There is a common trope that we hear in nursing that it is a calling and not a career. While many in the profession would agree with this, that’s not to say that it is one hundred percent true. In fact, there is no real consensus about whether nursing, or even healthcare in general, is just a job or something more. Here are a few things we’ve discovered when discussing nursing as a calling.
What is a Calling?
When people say they feel called to something, they are generally referring to the idea that there is a deeper intrinsic meaning to the job or activity. The author of an article from the Journal of Nursing Administration defines a calling as “a deep internal desire to choose a task or profession which a person experiences as valuable and considers her own.” In other words, people who feel called to a profession or field experience a sort of personal validation for their choice. It may feel extra fulfilling or give spiritual satisfaction. In essence, nursing as a calling means getting something back that is more than just a paycheck.
When I began my first job as a nurse, I worked with a woman who had been a nurse for 20 years. She was amazing at her job. She cared for patients
and always went above and beyond. She seemed to never be stressed out and she always had a kind word to say to her coworkers. I was in awe; how could someone who had been working in such a high-stress job for so long seem so utterly content?
After a while, I had to know. I asked her how she managed to stay so upbeat with a job like this. She responded immediately that she didn’t consider nursing a job; it was her calling. I asked her what she meant by that and she responded that she always knew she was meant to be a nurse, that it was almost her destiny. She said that despite it being a difficult position, she knew she was where she was supposed to be. She knew as a young girl and had worked for this goal her entire life. She found satisfaction in her work and she couldn’t imagine doing anything else.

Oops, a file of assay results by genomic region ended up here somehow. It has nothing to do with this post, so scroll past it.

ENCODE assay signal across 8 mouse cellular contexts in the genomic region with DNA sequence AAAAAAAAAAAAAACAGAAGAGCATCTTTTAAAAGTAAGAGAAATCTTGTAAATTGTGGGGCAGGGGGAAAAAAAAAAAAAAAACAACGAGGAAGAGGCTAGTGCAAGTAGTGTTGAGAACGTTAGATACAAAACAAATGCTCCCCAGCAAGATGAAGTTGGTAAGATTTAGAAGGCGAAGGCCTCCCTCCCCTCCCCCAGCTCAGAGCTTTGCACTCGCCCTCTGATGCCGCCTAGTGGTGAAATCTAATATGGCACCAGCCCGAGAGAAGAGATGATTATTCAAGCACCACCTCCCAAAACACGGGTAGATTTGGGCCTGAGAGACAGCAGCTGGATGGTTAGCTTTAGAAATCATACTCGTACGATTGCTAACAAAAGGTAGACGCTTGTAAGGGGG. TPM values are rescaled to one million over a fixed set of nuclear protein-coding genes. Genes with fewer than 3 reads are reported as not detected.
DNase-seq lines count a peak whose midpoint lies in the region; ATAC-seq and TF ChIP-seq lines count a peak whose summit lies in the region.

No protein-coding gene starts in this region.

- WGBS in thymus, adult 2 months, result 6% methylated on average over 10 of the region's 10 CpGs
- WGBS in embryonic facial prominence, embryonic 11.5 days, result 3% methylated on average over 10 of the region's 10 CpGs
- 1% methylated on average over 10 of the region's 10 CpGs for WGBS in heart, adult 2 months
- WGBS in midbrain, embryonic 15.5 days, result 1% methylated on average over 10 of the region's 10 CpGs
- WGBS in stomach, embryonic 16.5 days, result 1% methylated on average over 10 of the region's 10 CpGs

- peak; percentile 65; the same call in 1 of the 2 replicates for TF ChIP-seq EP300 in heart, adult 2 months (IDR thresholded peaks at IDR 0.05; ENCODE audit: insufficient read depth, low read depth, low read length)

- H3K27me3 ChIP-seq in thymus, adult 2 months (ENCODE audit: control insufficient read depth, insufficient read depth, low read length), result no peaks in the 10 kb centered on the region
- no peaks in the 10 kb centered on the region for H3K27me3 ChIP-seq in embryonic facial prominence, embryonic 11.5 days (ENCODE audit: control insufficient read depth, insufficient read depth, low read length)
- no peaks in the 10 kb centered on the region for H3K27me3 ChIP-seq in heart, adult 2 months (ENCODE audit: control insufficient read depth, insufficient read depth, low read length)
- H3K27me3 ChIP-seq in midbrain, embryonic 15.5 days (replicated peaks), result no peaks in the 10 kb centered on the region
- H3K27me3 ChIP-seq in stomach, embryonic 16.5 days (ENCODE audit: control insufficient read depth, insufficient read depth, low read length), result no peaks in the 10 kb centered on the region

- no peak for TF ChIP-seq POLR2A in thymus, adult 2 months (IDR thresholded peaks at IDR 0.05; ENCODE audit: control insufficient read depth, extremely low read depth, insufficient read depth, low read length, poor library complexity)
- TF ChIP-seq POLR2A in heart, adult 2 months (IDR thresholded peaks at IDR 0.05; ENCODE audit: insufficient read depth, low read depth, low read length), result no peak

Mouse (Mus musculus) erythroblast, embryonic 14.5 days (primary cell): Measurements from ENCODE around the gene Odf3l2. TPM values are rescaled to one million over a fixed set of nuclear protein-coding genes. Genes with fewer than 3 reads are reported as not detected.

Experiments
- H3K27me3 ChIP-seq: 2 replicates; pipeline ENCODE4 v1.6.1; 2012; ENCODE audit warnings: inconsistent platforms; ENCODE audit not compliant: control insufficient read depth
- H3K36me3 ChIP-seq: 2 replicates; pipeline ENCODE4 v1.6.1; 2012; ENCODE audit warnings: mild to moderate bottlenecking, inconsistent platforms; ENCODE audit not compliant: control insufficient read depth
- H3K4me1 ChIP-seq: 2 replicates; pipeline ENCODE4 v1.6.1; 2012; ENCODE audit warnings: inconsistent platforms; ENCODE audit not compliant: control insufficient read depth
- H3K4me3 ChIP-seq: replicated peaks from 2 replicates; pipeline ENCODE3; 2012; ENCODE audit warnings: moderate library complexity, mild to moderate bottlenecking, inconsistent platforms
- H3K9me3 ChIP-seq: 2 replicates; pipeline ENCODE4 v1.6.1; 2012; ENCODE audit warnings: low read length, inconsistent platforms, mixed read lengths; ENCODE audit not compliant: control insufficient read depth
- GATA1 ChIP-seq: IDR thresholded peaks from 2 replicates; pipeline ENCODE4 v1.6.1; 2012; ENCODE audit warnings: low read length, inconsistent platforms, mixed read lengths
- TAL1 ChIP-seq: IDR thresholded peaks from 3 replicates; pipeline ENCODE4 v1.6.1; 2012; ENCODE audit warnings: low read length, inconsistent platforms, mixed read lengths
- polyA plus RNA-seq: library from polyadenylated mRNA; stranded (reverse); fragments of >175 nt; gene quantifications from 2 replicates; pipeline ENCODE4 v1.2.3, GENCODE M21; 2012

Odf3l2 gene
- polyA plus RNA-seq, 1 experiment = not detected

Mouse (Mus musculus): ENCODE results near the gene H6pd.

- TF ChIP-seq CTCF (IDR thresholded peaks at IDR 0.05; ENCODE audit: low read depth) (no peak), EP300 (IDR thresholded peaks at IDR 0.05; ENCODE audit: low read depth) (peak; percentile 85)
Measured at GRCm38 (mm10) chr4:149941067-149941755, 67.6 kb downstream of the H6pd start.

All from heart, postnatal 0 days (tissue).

Is Nursing a Calling?
My coworker is not the only nurse to feel that way. It is an incredibly challenging job, of course, so if people don’t feel particularly called to it, why begin nursing school in the first place? There are so many easier ways of getting a paycheck, jobs that are more convenient, not as hard physically, and that involve a whole lot less blood.
Ask any nurse out why they work, and they probably won’t tell you it’s because of the paycheck. With nursing school being so expensive and nurses not earning nearly as much as they should for the work that they do, it seems like there’s no other reason to enter healthcare if you don’t actually feel a personal call to it.
Others disagree, of course. For example, an anonymous blogger writing for the side Florence is Dead had this to say about nursing as a career versus a calling: “I’m not a nurse out of the goodness of my heart. I’m a nurse because I chose a career doing what I love: taking care of others. I didn’t become a nurse accidentally. It wasn’t involuntary. We are educated. I didn’t pay tens of thousands of dollars for a ‘calling’. I expect to be reimbursed for my skill.”
A Later-in-Life Calling
There is an excellent argument for the fact that nursing can be considered a calling. Many men and women are entering the field after already having established a career. This career change is difficult to explain as a simple job change. After all, who would leave a steady, well-paying job in the middle of their career to go back to school for a few years to spend thousands of dollars? Who wants to go through the job-search process if they don’t have to?
These people must feel truly called to nursing in order to make the sacrifices. True, like the blogger above mentioned, it’s possible that they have an affinity for taking care of others and that’s the reason they wanted a change. But there’s so much risk and insecurity involved in a career change that there has to be something more to do.
If you are a nurse, you have your reasons for joining the field. Whether that’s because it’s something you love, you come from a family of nurses and want to keep up tradition, or you felt genuinely called to the career, you are doing what you love, and that’s really all that matters.